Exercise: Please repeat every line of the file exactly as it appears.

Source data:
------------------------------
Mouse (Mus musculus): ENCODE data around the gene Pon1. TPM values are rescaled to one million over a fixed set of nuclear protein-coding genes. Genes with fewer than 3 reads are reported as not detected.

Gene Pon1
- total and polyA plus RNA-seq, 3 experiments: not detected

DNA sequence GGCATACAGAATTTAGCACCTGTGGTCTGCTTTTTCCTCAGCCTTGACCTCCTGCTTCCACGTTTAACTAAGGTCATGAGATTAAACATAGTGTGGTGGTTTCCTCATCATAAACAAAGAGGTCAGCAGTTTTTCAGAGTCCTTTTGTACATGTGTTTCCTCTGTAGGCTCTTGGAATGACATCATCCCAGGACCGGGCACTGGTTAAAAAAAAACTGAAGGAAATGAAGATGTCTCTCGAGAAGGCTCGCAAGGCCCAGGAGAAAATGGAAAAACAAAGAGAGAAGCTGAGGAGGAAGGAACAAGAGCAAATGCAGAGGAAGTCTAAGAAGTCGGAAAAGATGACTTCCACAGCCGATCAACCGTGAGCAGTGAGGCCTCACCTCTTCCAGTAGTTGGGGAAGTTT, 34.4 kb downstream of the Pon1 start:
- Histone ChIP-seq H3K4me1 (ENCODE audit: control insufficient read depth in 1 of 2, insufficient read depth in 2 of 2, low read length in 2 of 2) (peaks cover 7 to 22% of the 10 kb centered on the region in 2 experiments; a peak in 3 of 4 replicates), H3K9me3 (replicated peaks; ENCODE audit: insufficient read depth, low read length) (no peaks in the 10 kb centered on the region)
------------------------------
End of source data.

Mouse (Mus musculus): ENCODE data around the gene Pon1. TPM values are rescaled to one million over a fixed set of nuclear protein-coding genes. Genes with fewer than 3 reads are reported as not detected.

Gene Pon1
- total and polyA plus RNA-seq, 3 experiments: not detected

DNA sequence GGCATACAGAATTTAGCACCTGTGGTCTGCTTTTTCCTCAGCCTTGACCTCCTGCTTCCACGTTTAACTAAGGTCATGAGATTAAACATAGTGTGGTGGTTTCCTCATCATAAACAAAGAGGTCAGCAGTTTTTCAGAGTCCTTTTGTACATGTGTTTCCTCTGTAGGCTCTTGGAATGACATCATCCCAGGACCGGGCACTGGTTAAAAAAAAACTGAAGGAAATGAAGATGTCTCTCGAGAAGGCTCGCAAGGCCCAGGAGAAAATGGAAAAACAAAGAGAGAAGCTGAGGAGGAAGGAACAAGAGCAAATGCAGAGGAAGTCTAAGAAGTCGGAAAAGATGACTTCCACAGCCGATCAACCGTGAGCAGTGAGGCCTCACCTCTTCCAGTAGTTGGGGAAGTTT, 34.4 kb downstream of the Pon1 start:
- Histone ChIP-seq H3K4me1 (ENCODE audit: control insufficient read depth in 1 of 2, insufficient read depth in 2 of 2, low read length in 2 of 2) (peaks cover 7 to 22% of the 10 kb centered on the region in 2 experiments; a peak in 3 of 4 replicates), H3K9me3 (replicated peaks; ENCODE audit: insufficient read depth, low read length) (no peaks in the 10 kb centered on the region)